Montana Secretary of State Christi Jacobsen introduces the latest installment of the Montana Business Spotlight series recognizing and highlighting local businesses across the Treasure State. This feature introduces Montanans to Skinner Sights in St. Ignatius. Click the featured image above to view the Montana Business Spotlight from Skinner Sights.
ST. IGNATIUS, Mont. — When Andy Larrson purchased Skinner Sights in August 2010, it was because he was setting his own sights on new goals.
A self-described outdoorsman, Larrson found himself to be talented in the workshop, leading to a variety of jobs, including gunsmith. While away for college, Larrson found employment as a mechanic and gunsmith, and upon returning to Montana, he opened a small archery shop while again finding time to gunsmith on the side.
Fast forward through years of competitive shooting, and Larrson was presented with an opportunity — acquiring Skinner Sights from Dr. Tim Skinner. A longtime high school math teacher and principal, Skinner opened his one-man business creating sights with a small lathe and mill.
Both Larrson and Skinner recognized the potential for Skinner Sights to expand.
Upon purchase, Larrson relocated the business from Ronan to St. Ignatius and aimed to grow the business. Today, Skinner Sights has expanded at the base of the Mission Mountains with multiple locals now employed to assist Larrson and his wife, Sheila, with crafting accurate sights while carrying on the tradition and legacy first started by Skinner.
Skinner Sights is now trusted by individuals and organizations around the world. Popular brands like Henry Repeating Arms have trusted Skinner Sights with the development of sight solutions for their firearms.
Montana Secretary of State Christi Jacobsen sat down with Andy and Sheila Larrson to highlight their successful business and discuss the benefits of doing business in Montana.
SECRETARY JACOBSEN: Andy and Sheila, tell me, what is your favorite part about doing business in Montana? What makes doing business in Montana so special to you?
ANDY: “You want to start or do you want me to? I like doing business in Montana because it’s authentic and it’s magical. We have great employees, they’re honest and loyal and hardworking. And the products that we make fit into our lifestyle. We’re an outdoor sports company, so when we talk about something to use in the case of like a bear attack or something, which some of our guns are used, some of our sights are used in those, so (when we say) defends outdoor things, people believe us because (Sheila) was mowing the yard with bear spray on the mower.
But as far as the regulations here, (they) are so friendly, and the economic packages, if you want to call it that – I don’t know what the right term is. But the opportunities here, the tax structures are pretty really for us and it makes it makes it so that we can be profitable.
Plus, one more thing, I guess, almost all of our product goes out of the state and we sell all over the country and all over the world. So as our product is made here, it sells elsewhere. All that income revenue comes back to Montana. So, we’re putting hundreds of thousands of dollars in the local economy of our little town of a thousand people through the employees that we have and all of our local shopping and the other business that we do here.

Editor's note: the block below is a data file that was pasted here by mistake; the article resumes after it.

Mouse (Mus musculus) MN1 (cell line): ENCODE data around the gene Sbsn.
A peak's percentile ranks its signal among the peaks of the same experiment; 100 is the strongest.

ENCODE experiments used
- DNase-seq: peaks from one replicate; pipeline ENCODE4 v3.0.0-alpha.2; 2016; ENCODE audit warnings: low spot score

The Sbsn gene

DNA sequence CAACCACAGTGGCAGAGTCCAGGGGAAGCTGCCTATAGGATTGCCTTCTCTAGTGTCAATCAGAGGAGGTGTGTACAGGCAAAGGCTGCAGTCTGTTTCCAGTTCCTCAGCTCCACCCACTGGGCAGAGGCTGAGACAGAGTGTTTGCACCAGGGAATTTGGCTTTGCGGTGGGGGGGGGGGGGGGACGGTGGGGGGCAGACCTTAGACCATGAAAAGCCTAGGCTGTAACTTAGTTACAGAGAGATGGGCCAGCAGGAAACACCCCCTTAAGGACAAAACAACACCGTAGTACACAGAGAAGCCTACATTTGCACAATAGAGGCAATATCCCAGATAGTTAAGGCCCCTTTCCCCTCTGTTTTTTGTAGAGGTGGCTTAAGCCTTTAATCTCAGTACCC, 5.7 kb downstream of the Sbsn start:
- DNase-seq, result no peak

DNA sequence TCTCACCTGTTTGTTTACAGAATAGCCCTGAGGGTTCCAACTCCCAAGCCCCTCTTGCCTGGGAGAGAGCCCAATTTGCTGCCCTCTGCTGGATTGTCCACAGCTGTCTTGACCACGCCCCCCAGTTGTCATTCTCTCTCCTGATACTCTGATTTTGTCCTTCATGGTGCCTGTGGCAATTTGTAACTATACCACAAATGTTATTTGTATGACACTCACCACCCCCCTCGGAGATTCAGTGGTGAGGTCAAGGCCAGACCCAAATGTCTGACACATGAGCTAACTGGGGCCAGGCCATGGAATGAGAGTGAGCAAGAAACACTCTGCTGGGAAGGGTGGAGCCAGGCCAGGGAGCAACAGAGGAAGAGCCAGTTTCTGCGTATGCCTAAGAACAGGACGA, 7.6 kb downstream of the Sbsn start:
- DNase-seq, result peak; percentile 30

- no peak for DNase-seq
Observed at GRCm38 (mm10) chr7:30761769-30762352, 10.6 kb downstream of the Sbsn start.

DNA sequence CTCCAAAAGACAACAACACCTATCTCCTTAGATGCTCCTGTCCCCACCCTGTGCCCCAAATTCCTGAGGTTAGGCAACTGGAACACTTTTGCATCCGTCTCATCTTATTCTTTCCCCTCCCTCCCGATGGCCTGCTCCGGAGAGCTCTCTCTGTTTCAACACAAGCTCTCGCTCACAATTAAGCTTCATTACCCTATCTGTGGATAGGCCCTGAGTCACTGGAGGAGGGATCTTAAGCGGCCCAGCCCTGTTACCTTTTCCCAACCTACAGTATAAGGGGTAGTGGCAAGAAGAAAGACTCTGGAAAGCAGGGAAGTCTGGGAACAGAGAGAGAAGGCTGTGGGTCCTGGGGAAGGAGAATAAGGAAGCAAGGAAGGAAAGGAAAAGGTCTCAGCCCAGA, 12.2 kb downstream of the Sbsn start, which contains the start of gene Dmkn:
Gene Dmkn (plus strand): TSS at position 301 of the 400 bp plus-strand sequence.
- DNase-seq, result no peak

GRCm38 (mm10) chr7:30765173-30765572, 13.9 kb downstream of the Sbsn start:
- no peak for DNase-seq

And we wouldn’t want to live anywhere else, would we?”
SHEILA: “No, we’re proud of it. It never gets old, people’s reaction when we talk about being from Montana, they just light up, and that’s a good feeling. It’s an awesome place to be and we don’t want to be anywhere else.”
ANDY: “Plus, for our industry, we’re a firearm-oriented industry and this is a very firearm friendly state. And people here understand that, so it’s a shoo-in that way as well.”
SHEILA: “You’re not swimming upstream against any of that, so that’s very nice.
ANDY: “And really the interaction we have with the state government is small. We really don’t have a lot of regulations. We have to do all of our employee payroll and unemployment and all those things, mostly just the standard things, but it’s reasonable and it’s very user friendly. When we talk to some of our friends from out of state that are operating businesses in other states …
SHEILA: “… we just got back from somewhere that, their state is not that friendly at all. So, that was another thing they were talking about how blessed we are to not have to have to deal with that. We are so lucky here in Montana.”
ANDY: “Right. And the hoops that they have to jump through, just silly things, you know? There are just a lot of burdensome regulations on them that we don’t have here. It’s very friendly and the state is really working with us. We were just talking about this new machine we’re going to bring in just like this one, with a robot like this one, automation – and our state is encouraging us to do that, giving us some incentives to put it in place. I heard yesterday, there is a state that is taxing companies that put a robot in, they’re making them pay a tax as if it was a human. For every human hour that they’re replacing, they’re making them pay a tax. We’re having a hard time getting enough workers to come in and do the work, so it’s going to definitely be a big help to us to make it so we’re successful, profitable.”
SECRETARY JACOBSEN: Excellent. Well, thank you so much for sharing your story with us and thank you for doing business in Montana.
ANDY: “Thanks for coming by. We feel privileged to have your team here to spend time with us.”
To learn more about Skinner Sights, please visit their website at www.skinnersights.com.